Raising Peaceful Children In A Violent World

by Pat Blackwell, Ph.D.

The tragedy at Sandy Hook Elementary School in Connecticut invigorated social interest in what leads to violence. The primary factors being debated include gun control, screening people who purchase guns (including their mental health status), and the impact of media violence.

While politicians debate about laws, one factor is under the direct control of all of us. Concerned parents can take a stand against violence by carefully monitoring their child’s access to violent content in television, music, and video games.  The American Academy of Pediatrics’ Council on Communications and Media published a report in its Nov. 2009 issue of Pediatrics detailing how media violence can contribute to aggressive behavior and the desensitization to violence, among other harmful effects. The impact of video games specifically on children is still being researched; however, it is likely that their danger is even higher than television and movies due to the interactive nature of the medium and the rewards and positive feelings that are granted for virtual violence (the points granted for killing others bring pleasure and satisfaction).

The process of monitoring exposure to violent media is easier when children are young and becomes much more difficult (maybe impossible) as children move into adolescence. But vigilance along with discussion of violence early in a child’s life may help him learn to make better decisions about what to watch and play when parents aren’t around. Moreover, informed children and adolescents will learn to interpret negative messages in a more critical way and be less vulnerable to the ill effects of media violence.

Unscripted play is okay

While it may seem counterintuitive, I advise parents to take a liberal view when it comes to toy gun play. Children have an innate drive to understand their world. One of the primary ways children advance their learning is through play. I am not recommending that parents stockpile toy guns in the nursery; however, when a child holds up a stick to represent a gun or sword, or when violent themes make their way into child play, this should be allowed. Parents should not interfere in play and should not put children down for exploring darker themes in play.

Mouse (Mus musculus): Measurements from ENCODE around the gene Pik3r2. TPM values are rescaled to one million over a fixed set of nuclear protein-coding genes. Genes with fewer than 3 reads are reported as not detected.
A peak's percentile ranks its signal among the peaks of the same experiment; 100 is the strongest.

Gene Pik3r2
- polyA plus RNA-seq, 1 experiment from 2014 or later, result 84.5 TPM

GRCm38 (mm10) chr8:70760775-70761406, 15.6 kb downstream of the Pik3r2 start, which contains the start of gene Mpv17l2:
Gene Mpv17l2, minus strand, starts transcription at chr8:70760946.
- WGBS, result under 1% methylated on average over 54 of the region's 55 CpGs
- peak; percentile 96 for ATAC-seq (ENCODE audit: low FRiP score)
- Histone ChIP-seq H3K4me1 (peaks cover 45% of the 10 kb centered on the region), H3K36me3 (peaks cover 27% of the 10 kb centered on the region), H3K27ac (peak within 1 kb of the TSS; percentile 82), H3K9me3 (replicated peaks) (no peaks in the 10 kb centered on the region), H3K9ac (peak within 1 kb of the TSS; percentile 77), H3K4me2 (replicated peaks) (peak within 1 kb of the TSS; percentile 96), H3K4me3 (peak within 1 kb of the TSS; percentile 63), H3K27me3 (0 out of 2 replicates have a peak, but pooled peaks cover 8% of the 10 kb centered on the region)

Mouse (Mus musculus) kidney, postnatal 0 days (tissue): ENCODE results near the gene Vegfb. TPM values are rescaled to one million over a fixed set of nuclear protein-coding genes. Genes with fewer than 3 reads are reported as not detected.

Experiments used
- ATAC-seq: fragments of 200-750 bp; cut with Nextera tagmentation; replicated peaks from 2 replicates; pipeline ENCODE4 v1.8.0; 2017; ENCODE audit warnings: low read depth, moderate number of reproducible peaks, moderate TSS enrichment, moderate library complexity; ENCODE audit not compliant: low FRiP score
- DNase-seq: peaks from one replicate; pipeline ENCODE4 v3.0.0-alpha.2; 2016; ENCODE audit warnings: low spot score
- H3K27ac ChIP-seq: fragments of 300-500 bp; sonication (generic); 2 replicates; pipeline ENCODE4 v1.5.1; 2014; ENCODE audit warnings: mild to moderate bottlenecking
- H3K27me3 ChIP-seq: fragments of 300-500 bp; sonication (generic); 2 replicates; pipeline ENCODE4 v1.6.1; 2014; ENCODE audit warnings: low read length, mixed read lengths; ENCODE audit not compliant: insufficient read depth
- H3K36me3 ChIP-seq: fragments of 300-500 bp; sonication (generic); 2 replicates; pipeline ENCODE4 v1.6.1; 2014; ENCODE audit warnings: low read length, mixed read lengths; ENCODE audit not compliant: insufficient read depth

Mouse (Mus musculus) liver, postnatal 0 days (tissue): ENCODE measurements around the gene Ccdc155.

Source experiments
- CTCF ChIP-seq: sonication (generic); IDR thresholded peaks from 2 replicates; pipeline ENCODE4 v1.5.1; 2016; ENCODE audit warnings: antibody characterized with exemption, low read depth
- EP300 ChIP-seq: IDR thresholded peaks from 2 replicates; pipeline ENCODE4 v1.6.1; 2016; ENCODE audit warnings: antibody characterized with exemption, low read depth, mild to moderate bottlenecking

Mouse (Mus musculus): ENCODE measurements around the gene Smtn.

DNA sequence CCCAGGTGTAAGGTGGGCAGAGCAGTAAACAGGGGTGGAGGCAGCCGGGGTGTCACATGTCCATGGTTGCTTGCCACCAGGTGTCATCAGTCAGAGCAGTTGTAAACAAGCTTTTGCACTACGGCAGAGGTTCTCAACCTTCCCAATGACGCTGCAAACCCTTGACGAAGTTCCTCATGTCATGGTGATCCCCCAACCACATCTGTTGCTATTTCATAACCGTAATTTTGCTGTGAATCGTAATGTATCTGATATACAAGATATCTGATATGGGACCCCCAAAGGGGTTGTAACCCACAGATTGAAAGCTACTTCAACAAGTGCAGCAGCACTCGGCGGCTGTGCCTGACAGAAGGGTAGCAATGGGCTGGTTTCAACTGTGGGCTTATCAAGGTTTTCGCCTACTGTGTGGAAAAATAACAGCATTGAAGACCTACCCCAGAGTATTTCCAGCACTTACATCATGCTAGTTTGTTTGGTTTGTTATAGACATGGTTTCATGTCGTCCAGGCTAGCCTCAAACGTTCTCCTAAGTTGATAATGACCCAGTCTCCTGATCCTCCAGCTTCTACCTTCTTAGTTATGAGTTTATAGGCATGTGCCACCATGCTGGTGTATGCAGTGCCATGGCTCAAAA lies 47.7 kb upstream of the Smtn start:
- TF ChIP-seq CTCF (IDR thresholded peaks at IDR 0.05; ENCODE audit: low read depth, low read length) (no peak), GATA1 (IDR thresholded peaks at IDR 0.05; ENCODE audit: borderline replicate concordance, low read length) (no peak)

Often times the morals we want children to learn about violence are reinforced through play (if the child has been taught that violence leads to negative outcomes). In other words, the aggressor in play is usually the bad guy who gets his comeuppance. Unfortunately in the media, especially in violent video games, the opposite is true; the aggressor wins! This sort of content along with humorous portrayal of violence and death may be the most damaging models for children.

Replacing screen time with family time

In addition to monitoring content and teaching children about the negative effects of aggression, parents must limit screen time. The American Academy of Pediatrics is very conservative about this; however, a reasonable guideline is no more than one to two hours of screen time per day for older elementary school kids and adolescents and less than one hour for preschoolers and young elementary students (this includes TV, video games, internet surfing, movies and so forth). Instead of screen time, parents can make family meals, exercise, game nights and reading part of the daily routine. This often requires sacrifice and self-discipline for parents as well as children.

In addition, parents and children can volunteer and do service projects, or advocate in other ways to advance goodwill and nonviolence. These activities not only get children away from screens, but also help strengthen the bond between parents and children (which are also compromised by too much screen time).

While the media is in a threatening position to supplant parents’ messages to children, youngsters are still more likely to emulate models that they love, respect and have a relationship with. In this way, we promote love in our communities by loving and relating to our children.

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